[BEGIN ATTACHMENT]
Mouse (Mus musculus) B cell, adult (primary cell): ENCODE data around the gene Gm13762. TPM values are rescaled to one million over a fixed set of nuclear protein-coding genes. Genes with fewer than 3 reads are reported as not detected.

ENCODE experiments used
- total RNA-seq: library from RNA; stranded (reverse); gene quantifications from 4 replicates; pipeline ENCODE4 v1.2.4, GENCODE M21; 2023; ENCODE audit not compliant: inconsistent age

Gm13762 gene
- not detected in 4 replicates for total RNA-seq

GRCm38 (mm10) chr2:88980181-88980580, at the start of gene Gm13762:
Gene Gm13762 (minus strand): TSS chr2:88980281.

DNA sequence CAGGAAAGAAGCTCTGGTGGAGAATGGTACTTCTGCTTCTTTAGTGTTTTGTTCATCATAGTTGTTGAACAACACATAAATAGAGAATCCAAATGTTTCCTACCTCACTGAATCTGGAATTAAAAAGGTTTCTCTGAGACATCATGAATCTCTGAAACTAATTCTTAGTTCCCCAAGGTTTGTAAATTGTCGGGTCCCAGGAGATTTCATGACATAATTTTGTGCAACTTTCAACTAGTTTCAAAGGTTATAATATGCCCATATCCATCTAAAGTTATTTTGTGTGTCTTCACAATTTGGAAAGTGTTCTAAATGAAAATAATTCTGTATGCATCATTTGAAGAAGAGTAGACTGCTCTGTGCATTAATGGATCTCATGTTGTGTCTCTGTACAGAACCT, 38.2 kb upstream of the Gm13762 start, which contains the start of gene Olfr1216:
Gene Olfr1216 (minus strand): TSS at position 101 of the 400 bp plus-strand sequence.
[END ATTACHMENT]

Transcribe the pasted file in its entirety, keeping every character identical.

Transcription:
Mouse (Mus musculus) B cell, adult (primary cell): ENCODE data around the gene Gm13762. TPM values are rescaled to one million over a fixed set of nuclear protein-coding genes. Genes with fewer than 3 reads are reported as not detected.

ENCODE experiments used
- total RNA-seq: library from RNA; stranded (reverse); gene quantifications from 4 replicates; pipeline ENCODE4 v1.2.4, GENCODE M21; 2023; ENCODE audit not compliant: inconsistent age

Gm13762 gene
- not detected in 4 replicates for total RNA-seq

GRCm38 (mm10) chr2:88980181-88980580, at the start of gene Gm13762:
Gene Gm13762 (minus strand): TSS chr2:88980281.

DNA sequence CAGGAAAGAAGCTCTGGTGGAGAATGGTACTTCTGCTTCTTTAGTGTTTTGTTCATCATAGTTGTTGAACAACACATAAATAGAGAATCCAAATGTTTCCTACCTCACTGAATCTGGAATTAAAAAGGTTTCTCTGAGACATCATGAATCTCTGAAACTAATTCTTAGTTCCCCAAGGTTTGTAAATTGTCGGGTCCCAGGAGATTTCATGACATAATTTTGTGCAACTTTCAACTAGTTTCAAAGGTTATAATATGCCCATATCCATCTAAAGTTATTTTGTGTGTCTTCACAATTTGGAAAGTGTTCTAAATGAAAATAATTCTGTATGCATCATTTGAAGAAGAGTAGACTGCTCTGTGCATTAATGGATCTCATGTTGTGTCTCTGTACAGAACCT, 38.2 kb upstream of the Gm13762 start, which contains the start of gene Olfr1216:
Gene Olfr1216 (minus strand): TSS at position 101 of the 400 bp plus-strand sequence.